Dialing authorization is definitely one of the main concerns of any PBX Administrator, maybe even more now that the economy is forcing most companies to reduce costs.
Since Office Communications Server (OCS) 2007 R2 has all the necessary telephony capabilities to replace the PBX, it should offer the same dialing control as those legacy PBX’s… And it does!
Before diving into further detail, let’s first introduce some terminology and concepts associated with OCS:
In order to define different levels of dialing privileges, we must create different Voice Policies (that must be assigned to the different users), which in turn control the access to the outbound Routes. And in the end, it’s all about the Routes, Routes act as the Checkpoint Charlie of outbound calls: if a user is configured with a Voice Policy, that contains a certain Phone Usage, that is associated with a Route for the dialed number, then the call is successfully placed.
Confused? I’ll give you an example shortly, but before, take a look at this diagram from Microsoft TechNet site User Authorization and Outbound Call Routing Requirements:
From my field experience, I noticed there is more or less a pattern from all my customers regarding the types of outbound call privileges, which is:
This simple practical example will cover a single location with a single point of exit to the PSTN. It will be relatively easy to derivate from this sample example and build more complex scenarios.
If you noticed the above diagram, the first step is to define the location profile(s) and to configure normalization rules, which I won’t cover in this post (if you want to know the details, please read Location Profiles and Normalization Rules).
So I’ll start instead from the Phone Usage Records definition. The picture below depicts the 5 phone usage records created in this practical example, one for each of the outbound calling privileges described previously.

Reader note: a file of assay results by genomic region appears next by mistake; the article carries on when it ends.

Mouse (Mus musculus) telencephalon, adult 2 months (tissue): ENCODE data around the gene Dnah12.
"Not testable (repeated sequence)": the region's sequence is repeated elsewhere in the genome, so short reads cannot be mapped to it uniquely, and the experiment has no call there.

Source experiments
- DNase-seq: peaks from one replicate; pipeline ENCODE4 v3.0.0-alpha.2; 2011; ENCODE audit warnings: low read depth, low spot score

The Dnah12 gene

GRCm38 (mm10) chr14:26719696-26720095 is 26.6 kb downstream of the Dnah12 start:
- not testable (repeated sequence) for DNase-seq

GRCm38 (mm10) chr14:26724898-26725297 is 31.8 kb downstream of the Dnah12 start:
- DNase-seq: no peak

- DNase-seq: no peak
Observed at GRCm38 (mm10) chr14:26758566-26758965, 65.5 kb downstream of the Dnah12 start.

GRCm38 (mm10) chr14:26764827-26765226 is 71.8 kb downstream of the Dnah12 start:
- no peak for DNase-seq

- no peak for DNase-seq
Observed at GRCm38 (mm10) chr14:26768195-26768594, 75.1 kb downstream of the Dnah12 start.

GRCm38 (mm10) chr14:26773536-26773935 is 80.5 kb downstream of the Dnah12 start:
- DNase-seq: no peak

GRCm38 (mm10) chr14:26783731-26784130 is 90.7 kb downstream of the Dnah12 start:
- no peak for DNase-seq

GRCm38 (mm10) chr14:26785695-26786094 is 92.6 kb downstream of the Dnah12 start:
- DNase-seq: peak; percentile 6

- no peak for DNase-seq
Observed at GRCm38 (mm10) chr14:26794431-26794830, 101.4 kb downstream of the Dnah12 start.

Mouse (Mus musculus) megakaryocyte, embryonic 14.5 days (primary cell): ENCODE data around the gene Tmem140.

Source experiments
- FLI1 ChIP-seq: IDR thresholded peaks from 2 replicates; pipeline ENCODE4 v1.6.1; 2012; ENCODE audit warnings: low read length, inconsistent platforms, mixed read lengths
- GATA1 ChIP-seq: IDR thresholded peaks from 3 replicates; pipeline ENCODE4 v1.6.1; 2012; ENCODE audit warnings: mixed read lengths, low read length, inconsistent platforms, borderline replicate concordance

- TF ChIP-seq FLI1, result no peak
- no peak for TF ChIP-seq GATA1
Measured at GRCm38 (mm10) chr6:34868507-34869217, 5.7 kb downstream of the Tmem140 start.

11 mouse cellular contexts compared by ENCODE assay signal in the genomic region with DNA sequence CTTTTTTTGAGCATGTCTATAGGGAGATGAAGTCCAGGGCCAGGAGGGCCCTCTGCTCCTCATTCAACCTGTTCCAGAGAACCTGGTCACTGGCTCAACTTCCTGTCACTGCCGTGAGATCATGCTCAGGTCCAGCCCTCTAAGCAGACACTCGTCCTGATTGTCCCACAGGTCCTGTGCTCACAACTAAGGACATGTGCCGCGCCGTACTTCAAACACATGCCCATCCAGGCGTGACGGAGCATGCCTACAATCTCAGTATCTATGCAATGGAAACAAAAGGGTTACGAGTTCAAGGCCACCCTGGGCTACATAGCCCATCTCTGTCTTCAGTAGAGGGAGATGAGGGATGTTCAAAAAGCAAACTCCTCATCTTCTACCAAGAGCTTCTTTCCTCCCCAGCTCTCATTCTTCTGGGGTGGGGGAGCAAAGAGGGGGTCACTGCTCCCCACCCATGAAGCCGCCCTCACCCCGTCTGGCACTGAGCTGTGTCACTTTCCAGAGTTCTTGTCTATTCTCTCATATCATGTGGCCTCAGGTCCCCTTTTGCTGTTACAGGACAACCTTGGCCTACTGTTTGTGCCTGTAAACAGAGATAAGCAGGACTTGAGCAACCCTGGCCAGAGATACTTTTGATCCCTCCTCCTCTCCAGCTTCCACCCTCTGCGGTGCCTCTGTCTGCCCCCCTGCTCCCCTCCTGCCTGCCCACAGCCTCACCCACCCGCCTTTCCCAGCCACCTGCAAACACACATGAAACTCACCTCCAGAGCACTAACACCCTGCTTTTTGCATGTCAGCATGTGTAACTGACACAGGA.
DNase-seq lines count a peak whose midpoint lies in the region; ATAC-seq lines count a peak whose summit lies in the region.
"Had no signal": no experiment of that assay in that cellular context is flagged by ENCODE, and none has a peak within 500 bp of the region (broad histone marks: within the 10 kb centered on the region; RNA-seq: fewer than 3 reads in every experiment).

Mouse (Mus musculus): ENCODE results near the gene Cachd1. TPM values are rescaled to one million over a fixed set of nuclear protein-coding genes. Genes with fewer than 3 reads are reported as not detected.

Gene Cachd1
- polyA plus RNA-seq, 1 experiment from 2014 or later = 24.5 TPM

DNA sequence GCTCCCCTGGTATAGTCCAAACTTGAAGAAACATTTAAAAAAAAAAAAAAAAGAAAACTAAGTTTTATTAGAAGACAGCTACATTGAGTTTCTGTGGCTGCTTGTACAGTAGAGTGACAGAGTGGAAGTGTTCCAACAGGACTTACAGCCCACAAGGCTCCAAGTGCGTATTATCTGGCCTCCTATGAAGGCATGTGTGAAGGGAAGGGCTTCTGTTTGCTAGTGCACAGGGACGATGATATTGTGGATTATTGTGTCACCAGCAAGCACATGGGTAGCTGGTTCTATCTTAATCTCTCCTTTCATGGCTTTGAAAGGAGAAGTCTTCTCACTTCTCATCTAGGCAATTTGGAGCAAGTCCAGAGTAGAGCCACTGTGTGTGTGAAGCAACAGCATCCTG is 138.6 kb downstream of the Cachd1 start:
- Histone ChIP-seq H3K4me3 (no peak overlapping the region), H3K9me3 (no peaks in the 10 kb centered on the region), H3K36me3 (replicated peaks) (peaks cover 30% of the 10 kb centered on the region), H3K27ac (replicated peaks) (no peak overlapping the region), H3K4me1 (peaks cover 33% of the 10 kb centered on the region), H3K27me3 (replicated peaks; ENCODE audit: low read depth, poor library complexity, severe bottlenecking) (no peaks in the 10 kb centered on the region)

The next step is to create the corresponding voice policies. Once again there is a voice policy for each of the phone usage created previously, as depicted in the following picture:
Notice that Use per user policy is selected, as opposed to selecting a default global policy, since we want to differentiate the privileges each user has.
Since the users with more dial out privileges must also be able to place less privileged calls (users allowed to dial mobile numbers can also dial internal extensions, for example), the more “advanced” policies must include the less privileged phone usages, as the following pictures illustrate.
The final step is to create the voice routes, and once again, there will be one route for each phone usage, plus one for the emergency number. The following table provides a brief explanation of the different routes configured:
Here’s an image of the Routes tab from the OCS Voice Properties dialog box:
Each route has only the corresponding phone usage associated, except the emergency route, which has all the configured phone usages, as illustrated below:
Now that everything is in place, we need to test if the different configured user profiles work as expected. There is a neat tool, part of the Microsoft Office Communications Server 2007 Resource Kit Tools that really suits this task: Enterprise Voice Route Helper. For detailed instructions on how to use the tool, there is a comprehensive user’s guide available to download.
All the different combinations between voice policies and the different possible outbound numbers should be tested, but for demonstration purposes I’ll use only 2 test cases:
For the first scenario the call is permitted and routed out, as you can see in the following picture:
As for the second test case, the call is blocked, with the message “Unable to route”.
For more details regarding Enterprise Voice planning and configuration, please read the following technical information from the TechNet site: